The four golden rules to protect our children’s privacy

The four golden rules to protect our children’s privacy

When talking about minors and respecting their privacy, "caution" should be the keyword. But is it always like this? Are we careful enough when dealing with images and sensitive data of children?

With this article we intend to offer you practical advice to respect your children's right to privacy.

Social Networks are full of photos of minors: this is a phenomenon that everyone can see. In fact, daily more and more adults choose to share images of their children on their profiles , often not being well aware of the risks of such behavior.

Recently, in the article Our childr en are not social media trophies. Here is how to protect their privacy, we talked about how parents’ desire to show their children on the web can become obsessive. We have also dealt with the dangers related to the proliferation of photos of children online, first of all child pornography, an even more real and looming problem than we might think.

Now we will try to give you suggestions, to prevent unpleasant situations in a few steps.

1. You can leave your children off the web

To avoid any sort of inconvenience, the first thing that could be done is not to share images of minors on the net. The desire to show to relatives and close friends photographs or videos that immortalize important moments of your children is understandable and healthy; this does not mean that this sharing can take place without the use of a Social Network. You can show videos or photos directly in person to whomever you want , on your phone, a camera, or paper albums (yes, they still exist!)

If you want to rely on a private and "secure" social network for your privacy conditions , we would suggest "Signal," an easy to install app that is similar to Whatsapp.

2. If you need a vehicle on the net, choose private channels

It may also happen that some of the people we want to show pictures of our children are not physically close to us, for they live in another city or even in another country.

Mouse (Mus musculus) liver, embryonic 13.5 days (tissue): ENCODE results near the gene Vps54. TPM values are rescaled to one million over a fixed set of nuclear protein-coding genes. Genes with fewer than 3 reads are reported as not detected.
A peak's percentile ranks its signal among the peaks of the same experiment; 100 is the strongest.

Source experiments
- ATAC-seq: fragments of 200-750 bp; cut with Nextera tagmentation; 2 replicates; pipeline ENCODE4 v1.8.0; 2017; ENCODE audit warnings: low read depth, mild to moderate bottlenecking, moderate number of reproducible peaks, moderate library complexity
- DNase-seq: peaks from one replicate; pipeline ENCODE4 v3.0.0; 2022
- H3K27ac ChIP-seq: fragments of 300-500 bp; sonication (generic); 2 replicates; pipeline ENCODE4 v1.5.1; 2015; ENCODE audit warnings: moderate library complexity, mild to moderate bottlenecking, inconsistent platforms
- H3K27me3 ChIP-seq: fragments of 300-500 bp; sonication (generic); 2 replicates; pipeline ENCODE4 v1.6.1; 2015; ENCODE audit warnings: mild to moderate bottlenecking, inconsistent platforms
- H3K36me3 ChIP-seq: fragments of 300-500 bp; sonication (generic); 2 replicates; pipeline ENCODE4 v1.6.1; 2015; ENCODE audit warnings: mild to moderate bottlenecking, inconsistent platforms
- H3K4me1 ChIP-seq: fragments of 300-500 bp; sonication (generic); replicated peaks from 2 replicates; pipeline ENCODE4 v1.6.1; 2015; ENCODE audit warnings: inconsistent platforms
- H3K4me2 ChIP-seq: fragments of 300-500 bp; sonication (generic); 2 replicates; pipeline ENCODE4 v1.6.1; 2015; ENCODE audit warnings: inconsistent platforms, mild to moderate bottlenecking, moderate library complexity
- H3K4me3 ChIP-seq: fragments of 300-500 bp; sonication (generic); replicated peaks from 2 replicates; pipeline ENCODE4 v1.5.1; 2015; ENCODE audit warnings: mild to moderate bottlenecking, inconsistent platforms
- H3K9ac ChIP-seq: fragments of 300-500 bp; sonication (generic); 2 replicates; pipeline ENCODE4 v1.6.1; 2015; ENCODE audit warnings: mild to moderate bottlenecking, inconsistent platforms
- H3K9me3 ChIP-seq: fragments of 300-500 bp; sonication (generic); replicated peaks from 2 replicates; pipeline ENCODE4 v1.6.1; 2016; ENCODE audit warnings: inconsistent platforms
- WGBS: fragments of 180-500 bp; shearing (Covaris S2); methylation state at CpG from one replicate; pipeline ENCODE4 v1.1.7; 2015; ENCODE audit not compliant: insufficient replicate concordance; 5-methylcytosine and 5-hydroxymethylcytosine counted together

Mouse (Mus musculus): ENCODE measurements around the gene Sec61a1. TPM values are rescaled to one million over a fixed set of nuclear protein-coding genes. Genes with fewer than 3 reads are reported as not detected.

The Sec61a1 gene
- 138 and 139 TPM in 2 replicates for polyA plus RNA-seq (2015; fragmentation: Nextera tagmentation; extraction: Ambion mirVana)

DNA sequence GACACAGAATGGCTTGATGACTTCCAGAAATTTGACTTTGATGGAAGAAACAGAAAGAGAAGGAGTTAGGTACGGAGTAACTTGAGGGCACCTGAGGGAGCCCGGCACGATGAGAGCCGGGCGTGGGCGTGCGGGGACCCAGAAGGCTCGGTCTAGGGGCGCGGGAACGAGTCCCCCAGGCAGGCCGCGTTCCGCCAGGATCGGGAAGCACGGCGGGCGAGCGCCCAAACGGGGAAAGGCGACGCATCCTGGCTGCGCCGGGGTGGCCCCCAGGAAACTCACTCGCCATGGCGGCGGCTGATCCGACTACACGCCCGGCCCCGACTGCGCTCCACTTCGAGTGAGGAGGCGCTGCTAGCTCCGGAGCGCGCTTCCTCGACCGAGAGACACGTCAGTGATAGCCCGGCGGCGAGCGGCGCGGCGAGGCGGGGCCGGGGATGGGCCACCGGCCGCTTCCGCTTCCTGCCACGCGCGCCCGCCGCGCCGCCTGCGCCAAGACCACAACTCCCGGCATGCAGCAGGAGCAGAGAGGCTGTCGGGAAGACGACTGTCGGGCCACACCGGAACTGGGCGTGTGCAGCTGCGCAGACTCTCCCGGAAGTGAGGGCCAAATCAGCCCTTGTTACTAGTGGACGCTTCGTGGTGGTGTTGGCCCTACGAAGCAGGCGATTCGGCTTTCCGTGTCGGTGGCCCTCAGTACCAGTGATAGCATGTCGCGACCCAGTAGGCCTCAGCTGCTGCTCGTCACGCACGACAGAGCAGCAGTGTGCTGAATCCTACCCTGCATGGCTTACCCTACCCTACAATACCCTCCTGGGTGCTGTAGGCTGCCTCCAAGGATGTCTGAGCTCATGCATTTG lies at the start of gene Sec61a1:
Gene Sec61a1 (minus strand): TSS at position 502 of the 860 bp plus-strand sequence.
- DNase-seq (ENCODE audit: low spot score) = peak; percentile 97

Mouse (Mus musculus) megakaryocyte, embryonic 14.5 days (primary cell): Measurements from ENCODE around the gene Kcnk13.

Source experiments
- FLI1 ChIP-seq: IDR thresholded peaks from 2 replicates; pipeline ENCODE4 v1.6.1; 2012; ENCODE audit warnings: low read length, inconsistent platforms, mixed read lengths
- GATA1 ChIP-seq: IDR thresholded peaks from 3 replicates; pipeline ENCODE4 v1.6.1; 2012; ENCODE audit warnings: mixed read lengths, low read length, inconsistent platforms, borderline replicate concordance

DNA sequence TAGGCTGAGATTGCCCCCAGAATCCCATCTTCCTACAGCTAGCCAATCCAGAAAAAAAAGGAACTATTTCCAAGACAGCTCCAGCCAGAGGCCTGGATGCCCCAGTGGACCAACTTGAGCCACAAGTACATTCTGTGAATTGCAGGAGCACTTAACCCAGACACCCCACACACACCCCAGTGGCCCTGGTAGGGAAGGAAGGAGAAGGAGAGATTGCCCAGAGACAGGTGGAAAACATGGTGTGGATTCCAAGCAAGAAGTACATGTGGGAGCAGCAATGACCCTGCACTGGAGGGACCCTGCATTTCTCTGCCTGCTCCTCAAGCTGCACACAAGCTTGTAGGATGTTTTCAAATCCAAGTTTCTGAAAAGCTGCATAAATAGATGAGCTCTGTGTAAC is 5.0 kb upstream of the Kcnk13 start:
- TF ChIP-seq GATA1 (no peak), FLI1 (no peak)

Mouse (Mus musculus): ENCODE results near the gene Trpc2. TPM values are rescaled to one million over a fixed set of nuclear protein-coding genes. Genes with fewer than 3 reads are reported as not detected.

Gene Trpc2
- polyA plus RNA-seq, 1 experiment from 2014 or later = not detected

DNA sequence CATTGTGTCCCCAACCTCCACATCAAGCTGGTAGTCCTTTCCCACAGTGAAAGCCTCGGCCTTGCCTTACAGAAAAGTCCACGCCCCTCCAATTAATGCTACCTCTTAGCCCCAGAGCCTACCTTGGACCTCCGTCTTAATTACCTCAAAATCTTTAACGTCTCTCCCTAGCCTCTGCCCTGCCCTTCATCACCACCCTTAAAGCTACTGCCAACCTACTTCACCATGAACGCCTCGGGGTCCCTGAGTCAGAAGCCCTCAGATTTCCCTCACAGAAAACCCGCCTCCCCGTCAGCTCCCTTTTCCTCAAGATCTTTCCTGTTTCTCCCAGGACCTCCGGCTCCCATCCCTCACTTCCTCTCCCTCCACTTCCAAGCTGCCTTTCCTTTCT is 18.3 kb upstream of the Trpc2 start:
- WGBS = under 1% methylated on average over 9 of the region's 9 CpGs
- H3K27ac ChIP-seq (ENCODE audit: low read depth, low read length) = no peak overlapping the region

In this case (besides noting again that the photos can be printed and sent in the mail), to share images quickly and inexpensively it may be useful to use the Internet. Our advice, however, is to use private, non-public channels to send photos and videos. For example, better an email or Whatsapp message than an Instagram or Facebook post.

3. Avoid taking close-ups; instead obscure children's faces

If, after all that has been said, you still want to publicly share family photos (for example images of your holidays in which your children are also present), a way to protect them is not to post pictures in which the children are in the foreground or to draw a picture , an emoticon, or something else to cover their faces and make them unrecognizable.

4. Never post photos in which children are naked

It is best to avoid in the most absolute way publicizing images in which children, even if only a few months old, are naked. For example, it’s best not to share pictures of them taking a bath or playing on the beach.

As reported in an article published in The Huffpost, about half of the photos of children circulating on the Internet end up in the wrong hands… a percentage too high not to ask ourselves how we are experiencing this aspect of our online life and not to decide to change course if we were endangering our children.

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